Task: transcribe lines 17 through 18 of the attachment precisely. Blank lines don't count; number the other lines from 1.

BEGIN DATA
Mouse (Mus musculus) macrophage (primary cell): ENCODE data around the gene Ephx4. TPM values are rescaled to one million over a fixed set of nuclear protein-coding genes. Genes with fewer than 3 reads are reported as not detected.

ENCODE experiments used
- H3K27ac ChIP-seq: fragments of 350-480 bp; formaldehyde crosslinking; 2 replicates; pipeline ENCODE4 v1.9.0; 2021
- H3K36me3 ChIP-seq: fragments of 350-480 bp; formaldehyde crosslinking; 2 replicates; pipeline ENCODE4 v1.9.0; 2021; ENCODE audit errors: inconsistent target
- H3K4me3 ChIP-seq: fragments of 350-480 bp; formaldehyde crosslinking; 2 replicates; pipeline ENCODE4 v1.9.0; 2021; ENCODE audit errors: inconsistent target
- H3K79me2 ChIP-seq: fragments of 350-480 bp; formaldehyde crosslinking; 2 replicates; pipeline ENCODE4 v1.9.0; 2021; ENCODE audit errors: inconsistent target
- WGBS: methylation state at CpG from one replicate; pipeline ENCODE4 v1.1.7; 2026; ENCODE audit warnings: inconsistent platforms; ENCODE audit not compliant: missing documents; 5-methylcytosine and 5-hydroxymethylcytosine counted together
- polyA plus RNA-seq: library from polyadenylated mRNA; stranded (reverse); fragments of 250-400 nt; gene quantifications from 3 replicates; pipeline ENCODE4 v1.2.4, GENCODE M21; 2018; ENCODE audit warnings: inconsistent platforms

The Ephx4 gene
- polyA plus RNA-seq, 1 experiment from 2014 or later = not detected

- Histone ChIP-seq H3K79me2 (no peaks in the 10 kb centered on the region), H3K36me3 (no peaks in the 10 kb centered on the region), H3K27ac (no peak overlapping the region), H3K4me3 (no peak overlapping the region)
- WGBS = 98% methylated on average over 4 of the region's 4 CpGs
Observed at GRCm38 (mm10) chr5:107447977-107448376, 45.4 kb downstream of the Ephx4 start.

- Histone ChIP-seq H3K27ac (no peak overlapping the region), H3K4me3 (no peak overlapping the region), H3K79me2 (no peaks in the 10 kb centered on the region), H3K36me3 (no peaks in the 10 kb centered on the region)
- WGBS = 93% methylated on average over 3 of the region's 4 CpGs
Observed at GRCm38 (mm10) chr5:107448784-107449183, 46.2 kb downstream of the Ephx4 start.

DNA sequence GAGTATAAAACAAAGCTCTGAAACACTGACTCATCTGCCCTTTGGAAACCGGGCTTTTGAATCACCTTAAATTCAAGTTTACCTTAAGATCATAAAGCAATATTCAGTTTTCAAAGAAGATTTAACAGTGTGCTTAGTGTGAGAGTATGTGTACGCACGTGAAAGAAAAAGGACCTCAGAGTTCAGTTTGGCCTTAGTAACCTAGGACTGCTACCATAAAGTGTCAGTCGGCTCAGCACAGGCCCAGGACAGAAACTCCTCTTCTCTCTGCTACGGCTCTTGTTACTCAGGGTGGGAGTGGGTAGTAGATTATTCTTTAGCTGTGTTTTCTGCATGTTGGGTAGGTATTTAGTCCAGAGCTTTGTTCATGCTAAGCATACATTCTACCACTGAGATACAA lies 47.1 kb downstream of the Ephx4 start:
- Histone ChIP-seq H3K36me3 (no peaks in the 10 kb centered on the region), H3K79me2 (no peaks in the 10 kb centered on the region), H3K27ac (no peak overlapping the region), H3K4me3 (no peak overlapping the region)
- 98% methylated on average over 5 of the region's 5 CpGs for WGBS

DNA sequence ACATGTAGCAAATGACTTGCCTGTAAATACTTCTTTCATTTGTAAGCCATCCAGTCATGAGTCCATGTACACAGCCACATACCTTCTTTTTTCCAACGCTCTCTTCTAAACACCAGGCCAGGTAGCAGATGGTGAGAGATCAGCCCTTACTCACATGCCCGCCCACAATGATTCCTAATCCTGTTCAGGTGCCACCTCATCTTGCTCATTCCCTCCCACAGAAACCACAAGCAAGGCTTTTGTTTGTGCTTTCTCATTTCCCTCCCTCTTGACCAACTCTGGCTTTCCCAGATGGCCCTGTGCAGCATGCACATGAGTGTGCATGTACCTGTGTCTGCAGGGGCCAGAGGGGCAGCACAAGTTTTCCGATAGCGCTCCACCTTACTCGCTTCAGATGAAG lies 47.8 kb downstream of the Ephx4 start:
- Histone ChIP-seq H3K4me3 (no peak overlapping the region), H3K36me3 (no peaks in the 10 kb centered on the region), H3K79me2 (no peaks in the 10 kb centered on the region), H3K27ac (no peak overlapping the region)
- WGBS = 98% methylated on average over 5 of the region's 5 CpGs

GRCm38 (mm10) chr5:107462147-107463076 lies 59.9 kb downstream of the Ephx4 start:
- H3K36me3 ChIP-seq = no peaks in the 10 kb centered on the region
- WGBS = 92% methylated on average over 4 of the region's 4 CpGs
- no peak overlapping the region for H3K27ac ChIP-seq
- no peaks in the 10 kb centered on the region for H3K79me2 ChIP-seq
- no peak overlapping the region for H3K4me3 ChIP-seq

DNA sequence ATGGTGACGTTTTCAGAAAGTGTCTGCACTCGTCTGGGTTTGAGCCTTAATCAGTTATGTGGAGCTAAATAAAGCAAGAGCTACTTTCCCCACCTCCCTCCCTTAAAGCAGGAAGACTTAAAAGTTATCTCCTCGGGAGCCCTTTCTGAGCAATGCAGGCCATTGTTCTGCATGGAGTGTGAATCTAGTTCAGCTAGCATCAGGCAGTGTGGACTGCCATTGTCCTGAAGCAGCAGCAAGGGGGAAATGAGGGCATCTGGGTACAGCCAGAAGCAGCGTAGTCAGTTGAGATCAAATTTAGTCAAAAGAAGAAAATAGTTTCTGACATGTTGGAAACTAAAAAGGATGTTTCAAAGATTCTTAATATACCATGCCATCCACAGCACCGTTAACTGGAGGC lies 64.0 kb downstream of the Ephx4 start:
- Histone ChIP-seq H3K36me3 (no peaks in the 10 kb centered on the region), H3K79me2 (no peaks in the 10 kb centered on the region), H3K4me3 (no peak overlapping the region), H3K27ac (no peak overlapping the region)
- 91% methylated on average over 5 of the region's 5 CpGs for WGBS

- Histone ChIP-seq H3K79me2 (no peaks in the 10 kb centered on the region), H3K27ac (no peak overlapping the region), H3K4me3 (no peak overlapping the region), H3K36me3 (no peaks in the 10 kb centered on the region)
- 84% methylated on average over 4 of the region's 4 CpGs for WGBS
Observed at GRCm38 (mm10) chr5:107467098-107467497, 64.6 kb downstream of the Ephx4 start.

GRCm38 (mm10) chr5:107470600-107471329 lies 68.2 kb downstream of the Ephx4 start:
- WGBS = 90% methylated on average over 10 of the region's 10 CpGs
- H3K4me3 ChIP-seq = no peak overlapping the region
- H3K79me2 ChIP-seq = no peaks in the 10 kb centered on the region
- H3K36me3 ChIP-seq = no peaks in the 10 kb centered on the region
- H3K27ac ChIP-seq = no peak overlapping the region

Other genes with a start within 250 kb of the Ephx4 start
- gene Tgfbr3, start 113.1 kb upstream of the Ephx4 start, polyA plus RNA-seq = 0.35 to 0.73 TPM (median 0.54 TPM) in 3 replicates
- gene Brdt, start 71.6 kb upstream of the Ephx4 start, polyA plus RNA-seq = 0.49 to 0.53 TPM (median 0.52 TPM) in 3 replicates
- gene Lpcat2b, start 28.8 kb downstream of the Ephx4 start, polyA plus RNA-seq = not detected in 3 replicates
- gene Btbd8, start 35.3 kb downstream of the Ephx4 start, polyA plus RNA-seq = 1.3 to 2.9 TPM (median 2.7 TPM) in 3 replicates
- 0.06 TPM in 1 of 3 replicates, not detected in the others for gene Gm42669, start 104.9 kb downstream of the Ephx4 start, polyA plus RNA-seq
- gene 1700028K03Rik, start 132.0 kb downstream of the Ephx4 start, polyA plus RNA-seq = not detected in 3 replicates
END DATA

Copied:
DNA sequence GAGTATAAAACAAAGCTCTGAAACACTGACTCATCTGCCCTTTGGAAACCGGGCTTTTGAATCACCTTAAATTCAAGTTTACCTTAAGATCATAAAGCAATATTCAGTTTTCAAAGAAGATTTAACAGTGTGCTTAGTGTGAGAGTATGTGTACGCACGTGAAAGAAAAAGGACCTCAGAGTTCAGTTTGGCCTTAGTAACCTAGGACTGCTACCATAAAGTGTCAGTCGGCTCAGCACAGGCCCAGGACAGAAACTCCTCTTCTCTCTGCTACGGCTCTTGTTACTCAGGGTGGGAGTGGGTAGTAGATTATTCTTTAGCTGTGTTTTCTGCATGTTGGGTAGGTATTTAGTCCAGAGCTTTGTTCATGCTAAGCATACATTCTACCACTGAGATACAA lies 47.1 kb downstream of the Ephx4 start:
- Histone ChIP-seq H3K36me3 (no peaks in the 10 kb centered on the region), H3K79me2 (no peaks in the 10 kb centered on the region), H3K27ac (no peak overlapping the region), H3K4me3 (no peak overlapping the region)